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Stephen Nelson Haskell was born on April 22, 1833, in Oakham Massachusetts. His parents were Congregationalists and when he was 15, Stephen was converted and joined his parents as a member of the same church.

That same year he was hired as a farm hand by an elderly farmer named How. How’s wife had passed away, leaving him with a disabled daughter to care for. How’s daughter Mary was almost forty years old when Stephen Haskell came to work on the How farm.

When Haskell was seventeen pushing eighteen, How died. On his deathbed How asked the young farm hand if he would be willing to take care of his only daughter Mary, who would be left without anyone to care for her. Haskell agreed and shortly after he asked Mary to marry him. He was eighteen and she was forty when they tied the knot.

In order to support himself and his wife, Haskell learned to make soap. A year later in 1853 at the age of nineteen, he heard his first Advent Sermon on the Second Coming of Jesus. He was so enthused by it that the man sitting next to him challenged him to preach. Haskell accepted the challenge and from that point forward he became an itinerant preacher while also managing to continue his soap making business to provide himself with an income.

In 1853 while en route to Canada on a preaching trip he stopped in Springfield Massachusetts. Here he met a man named William Saxby who shared the truth about the Sabbath with him. Saxby passed him a tract titled “Elihu On The Sabbath” which had been published by James White at the Review and Herald printing press. Haskell read the tract and shortly thereafter he started keeping the Sabbath.

A year later he attended a first day Adventist conference where he eagerly tired to preach the Sabbath to the delegates there. Their first reaction was to repulse his efforts but Haskell was undaunted. He was finally able to convince Thomas Hale of Huberston regarding the Sabbath and the Hale family became Sabbath keepers shortly thereafter. Later that year Joseph Bates visited the Haskells and shared more of the truths surrounding the three angels message with them. Convinced by Bates’ clear exposition of the Bible they chose to be baptised as Sabbatarian Adventists.


In 1864 the Haskells moved to South Lancaster Massachusetts. While they lived there Stephen Haskell gathered together some of the ladies of the church who had a burden for their children and formed a prayer group. This prayer group started with four members and soon expanded to forty-five. In 1869 they organised themselves into the Vigilant Missionary Society, which was essentially a tract and missionary society that mailed out tracts and papers to people and offered prayer on behalf of those who needed it. This would be the precursor of what is now known as The Adventist Book Center.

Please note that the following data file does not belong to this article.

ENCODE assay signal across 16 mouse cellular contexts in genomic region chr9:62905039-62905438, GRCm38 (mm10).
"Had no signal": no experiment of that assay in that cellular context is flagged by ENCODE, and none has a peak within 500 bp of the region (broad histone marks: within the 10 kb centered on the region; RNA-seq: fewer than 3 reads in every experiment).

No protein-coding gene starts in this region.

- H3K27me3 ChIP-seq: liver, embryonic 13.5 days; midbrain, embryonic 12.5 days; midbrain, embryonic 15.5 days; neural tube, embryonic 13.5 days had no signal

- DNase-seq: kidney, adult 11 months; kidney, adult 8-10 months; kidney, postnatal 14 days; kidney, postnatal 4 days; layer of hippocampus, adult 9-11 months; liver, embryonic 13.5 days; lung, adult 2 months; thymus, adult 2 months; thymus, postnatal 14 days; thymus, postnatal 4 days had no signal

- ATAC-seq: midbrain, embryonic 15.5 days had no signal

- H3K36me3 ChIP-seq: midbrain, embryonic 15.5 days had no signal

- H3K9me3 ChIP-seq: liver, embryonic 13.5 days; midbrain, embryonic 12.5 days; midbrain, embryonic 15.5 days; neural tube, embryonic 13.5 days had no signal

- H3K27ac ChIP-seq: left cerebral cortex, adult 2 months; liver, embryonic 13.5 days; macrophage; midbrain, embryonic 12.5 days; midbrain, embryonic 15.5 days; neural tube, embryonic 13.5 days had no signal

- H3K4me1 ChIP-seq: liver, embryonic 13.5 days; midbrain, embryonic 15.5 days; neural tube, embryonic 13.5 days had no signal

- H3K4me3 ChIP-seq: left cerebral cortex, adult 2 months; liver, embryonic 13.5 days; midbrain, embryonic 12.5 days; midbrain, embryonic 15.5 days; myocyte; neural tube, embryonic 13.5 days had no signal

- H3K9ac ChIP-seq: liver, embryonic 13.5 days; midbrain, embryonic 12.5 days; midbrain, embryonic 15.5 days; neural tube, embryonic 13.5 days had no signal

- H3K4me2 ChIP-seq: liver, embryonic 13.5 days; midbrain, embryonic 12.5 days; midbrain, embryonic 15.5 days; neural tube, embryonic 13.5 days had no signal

Recognising his gifts as a preacher, administrator and man of action James White ordained Haskell in 1870 and made him president of the newly formed New England Conference which covered New Hampshire, Massachusetts, Connecticut and Rhode Island. For a period of time, Haskell was president of both the New England and California Conferences. He then founded South Lancaster Academy in 1882. This school would go on to become Atlantic Union College.

In 1874 when Ellen White had a vision regarding the global expansion of the Seventh-Day Adventist Church Haskell began planning a mission trip to Australia. More than ten years later in 1885, he led a small group of missionaries to Australia and New Zealand to establish a Seventh-Day Adventist presence down under. He was successful and organized the first Seventh-Day Adventist church in 1886 in Melbourne, Australia.

In 1889 he travelled across the world with Percy T. Magan in tow as his assistant. They hopscotched through South Africa, India, China, Japan and Australia. In China and Japan, they had the privilege of baptising the first converts to Adventism in those lands.

In 1894, at the age of 81, Mary Haskell passed to her rest. Stephen Haskell was grief-stricken and wrote to Ellen White “I loved her and she loved me”. He struggled to move on after his wife’s death but rallied and continued to forge ahead in the service of God. Returning to Australia he helped found Avondale College in Cooranbong. Shortly after that in 1897, he married Hetty Hurd, a Bible Instructor and a deeply spiritual woman. They served together in Australia and the United States, setting up an effective city mission in New York City in 1903.

The Haskells were working in Nashville when they got word that Ellen White had passed to her rest in 1915. Stephen Haskell spoke at sister White’s funeral, delivering a message filled with hope and triumph. The later years of his life were not as active as they had been and this was something that bothered him.

In 1922 at the age of 89, he passed peacefully to his rest and was buried in Napa, California beside his first wife Mary.

Stephen Haskell was a powerhouse. At once an administrator and an evangelist, a prolific author and a meticulous organiser. He was a man of varied gifts and strengths, all of which he poured out, unhindered, for the service of God.

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